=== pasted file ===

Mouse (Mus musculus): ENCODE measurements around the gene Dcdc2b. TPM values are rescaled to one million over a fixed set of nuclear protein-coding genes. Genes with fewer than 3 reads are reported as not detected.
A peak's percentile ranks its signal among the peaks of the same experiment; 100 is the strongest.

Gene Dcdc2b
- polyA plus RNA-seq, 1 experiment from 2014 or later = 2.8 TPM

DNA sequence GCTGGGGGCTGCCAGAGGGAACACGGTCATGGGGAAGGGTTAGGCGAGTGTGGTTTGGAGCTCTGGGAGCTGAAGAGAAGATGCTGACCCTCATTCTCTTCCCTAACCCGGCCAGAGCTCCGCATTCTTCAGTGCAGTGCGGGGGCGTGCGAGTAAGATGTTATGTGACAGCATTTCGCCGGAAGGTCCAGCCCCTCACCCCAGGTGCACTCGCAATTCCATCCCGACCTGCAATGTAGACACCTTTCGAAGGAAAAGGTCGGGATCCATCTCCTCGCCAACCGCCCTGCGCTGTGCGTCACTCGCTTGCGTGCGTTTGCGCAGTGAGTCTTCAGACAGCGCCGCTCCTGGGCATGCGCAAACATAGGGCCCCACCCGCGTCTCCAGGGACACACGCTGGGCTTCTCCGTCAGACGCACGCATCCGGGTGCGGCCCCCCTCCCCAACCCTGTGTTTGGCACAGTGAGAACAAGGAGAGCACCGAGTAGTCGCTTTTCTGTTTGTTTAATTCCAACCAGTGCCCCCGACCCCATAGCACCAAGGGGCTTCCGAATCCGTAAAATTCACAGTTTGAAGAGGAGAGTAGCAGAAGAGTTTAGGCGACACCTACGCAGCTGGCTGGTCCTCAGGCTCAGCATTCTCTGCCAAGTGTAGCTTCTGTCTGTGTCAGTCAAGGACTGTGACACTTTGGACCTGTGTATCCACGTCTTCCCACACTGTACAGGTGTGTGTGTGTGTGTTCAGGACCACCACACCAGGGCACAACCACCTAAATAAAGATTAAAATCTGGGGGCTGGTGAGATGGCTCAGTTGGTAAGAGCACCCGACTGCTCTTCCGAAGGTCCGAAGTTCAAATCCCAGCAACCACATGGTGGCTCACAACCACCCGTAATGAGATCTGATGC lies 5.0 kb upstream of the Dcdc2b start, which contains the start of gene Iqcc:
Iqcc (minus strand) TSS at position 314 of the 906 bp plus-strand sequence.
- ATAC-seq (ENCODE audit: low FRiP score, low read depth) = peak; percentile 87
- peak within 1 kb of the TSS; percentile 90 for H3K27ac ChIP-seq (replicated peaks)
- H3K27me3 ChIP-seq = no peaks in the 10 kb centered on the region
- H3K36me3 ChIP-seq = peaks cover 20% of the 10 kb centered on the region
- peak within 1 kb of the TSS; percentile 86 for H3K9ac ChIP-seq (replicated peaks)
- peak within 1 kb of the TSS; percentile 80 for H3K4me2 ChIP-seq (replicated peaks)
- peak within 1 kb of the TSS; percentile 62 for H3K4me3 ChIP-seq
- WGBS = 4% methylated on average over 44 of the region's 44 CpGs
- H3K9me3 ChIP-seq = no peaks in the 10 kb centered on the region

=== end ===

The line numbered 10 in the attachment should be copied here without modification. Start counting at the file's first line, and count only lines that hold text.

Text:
- H3K36me3 ChIP-seq = peaks cover 20% of the 10 kb centered on the region